While most of us are aware of the physical side effects from too much screen time, including the impacts on vision, sleep, and weight gain from sitting down constantly, there hasn’t been many studies done to show the effects on mental health in adults.
A 2014 Nielsen report found that on average, adults spend 11 hours a day in front of screens. Is it possible that this may have an affect on mental health as well as physical health?
Studies have shown that too much screen time, especially at night affects sleep quality. One study was done on the effects of technology use on sleep at the University of Gothenburg, led by Dr. Sara Thomee. Thomee stated that the blue light emitted from screens suppresses melatonin production, preventing a restful night’s sleep. Melatonin is a hormone produced by the pineal gland which regulates sleep and essentially helps you wind down at the end of the day. A lack of good quality sleep is associated with anxiety and depression.
Anxiety can also be caused by the constant influx of information through social media and other forms of media. Too much negative news can become overwhelming, leading to depression or anxiety.
Dr. Graham Davey, a British psychologist stated that constant negative news and violent media exposure contributes to depression, anxiety, stress, and possibly post-traumatic stress disorder. Negative news can significantly change someone’s mood and increase personal worries. This may lead to more negative or aggressive interactions with the world, due to subconsciously focusing on negative and threatening events.
Another issue with overusing technology is addiction. Certain types of screen time can cause dopamine to be released, such as social media. Each time you received a new post reaction, reply or message certain parts of the brain are activated and you receive a hit of dopamine. Over time this may become additive.
From the limited amounts of studies done so far, results have indicated that there is a correlation between screen time and mental health issues in adults. This includes addiction, depression, anxiety and aggression. However, not enough is known yet about the impact of screen time on mental health; and it’s still too early to determine a causation. We can’t be sure whether it’s the screens causing mental health issues, or those already suffering from mental health issues who are drawn to use technology more often.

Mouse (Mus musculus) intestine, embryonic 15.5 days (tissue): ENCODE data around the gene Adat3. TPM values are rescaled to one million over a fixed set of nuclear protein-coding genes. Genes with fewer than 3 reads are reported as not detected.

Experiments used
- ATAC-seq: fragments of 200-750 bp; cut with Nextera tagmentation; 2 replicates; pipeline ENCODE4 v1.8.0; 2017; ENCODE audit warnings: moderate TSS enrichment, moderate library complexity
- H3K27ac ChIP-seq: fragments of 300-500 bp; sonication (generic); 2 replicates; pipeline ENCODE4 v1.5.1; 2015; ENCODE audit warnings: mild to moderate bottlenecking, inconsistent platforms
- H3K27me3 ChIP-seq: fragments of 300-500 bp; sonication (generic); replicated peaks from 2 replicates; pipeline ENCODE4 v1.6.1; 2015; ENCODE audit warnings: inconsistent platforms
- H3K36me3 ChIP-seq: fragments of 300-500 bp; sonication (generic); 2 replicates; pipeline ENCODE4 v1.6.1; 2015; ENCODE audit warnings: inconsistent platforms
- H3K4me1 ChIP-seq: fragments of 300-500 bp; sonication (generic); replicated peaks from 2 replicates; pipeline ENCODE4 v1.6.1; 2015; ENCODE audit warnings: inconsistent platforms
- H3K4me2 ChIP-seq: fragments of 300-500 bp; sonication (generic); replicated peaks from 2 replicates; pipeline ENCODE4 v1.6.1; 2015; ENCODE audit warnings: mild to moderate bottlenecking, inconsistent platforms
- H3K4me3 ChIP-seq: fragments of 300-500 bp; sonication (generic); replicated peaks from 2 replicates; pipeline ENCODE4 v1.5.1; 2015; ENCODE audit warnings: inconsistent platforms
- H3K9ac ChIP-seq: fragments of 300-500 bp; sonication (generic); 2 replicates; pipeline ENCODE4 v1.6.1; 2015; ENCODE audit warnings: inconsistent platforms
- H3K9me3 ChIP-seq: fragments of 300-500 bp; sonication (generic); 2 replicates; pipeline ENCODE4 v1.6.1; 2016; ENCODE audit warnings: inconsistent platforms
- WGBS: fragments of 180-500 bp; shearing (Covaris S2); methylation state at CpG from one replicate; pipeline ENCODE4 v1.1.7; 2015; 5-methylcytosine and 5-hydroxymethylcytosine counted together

It’s difficult to determine a “recommended amount of screen time” for adults, as many people need to use technology as part of their jobs. But you can look at how you’re using your screen time, and how it’s effecting your social life, physical fitness and overall health. If it’s negatively impacting other responsibilities and activities in your life, then you may need to take a break.
Like anything it’s all about balance. Take regular breaks and get outside as much as possible.
Today I started my car and the radio came on. It just happened to be the beginning of a song called Mad World by Gary Jules. I first heard this song in the movie Donnie Darko, but I have never really paid attention to the lyrics, although I found the song quite depressing. For some reason today I paid attention. While I believe most music isn’t so much about what is put in, but more about what the listener gets out of it. A song's meaning might be very different depending on the person, and that’s ok, it’s a personal thing.
I felt this song has a very strong message, and it’s probably a similar message many people get. The Gary Jules version is a cover of the Tears For Fears original, however I find the Tears For Fears version doesn’t have the same impact as the newer version. I feel like this song explains perfectly what I try to put into my own writing. For example:
All around me are familiar faces
Worn out places, worn out faces
Bright and early for their daily races
Going nowhere, going nowhere
Their tears are filling up their glasses
No expression, no expression
Hide my head, I want to drown my sorrow
No tomorrow, no tomorrow
To me this verse describes the typical life of those stuck in the “rat race”. “All around me are familiar faces, worn out places, worn out faces”, seeing the same crowd every day, worn out, depressed, doing the same thing every day, and “going nowhere”. Not following their heart, but doing what the think the must do. Or even what the have to do to get by, even though it’s not what they want to be doing. The next part really got to me, “no expression”. How many times have you sat on public transport during peak hour and looked around? Really looked at the faces around you? So many people look like blank zombies, where’s their happiness gone and how can I help them?
Here are two short films below that I find very inspirational:
I feel like this verse also touches on the loss of connection between humans. We see many people every day, but we aren’t connected anymore. Usually because we are looking at our phones. When did we become so afraid of strangers? Of course you have to be careful, but the majority of people are good and you will find that out when you connect. Smile at a stranger, you never know what that might mean to them, or how it will change their day.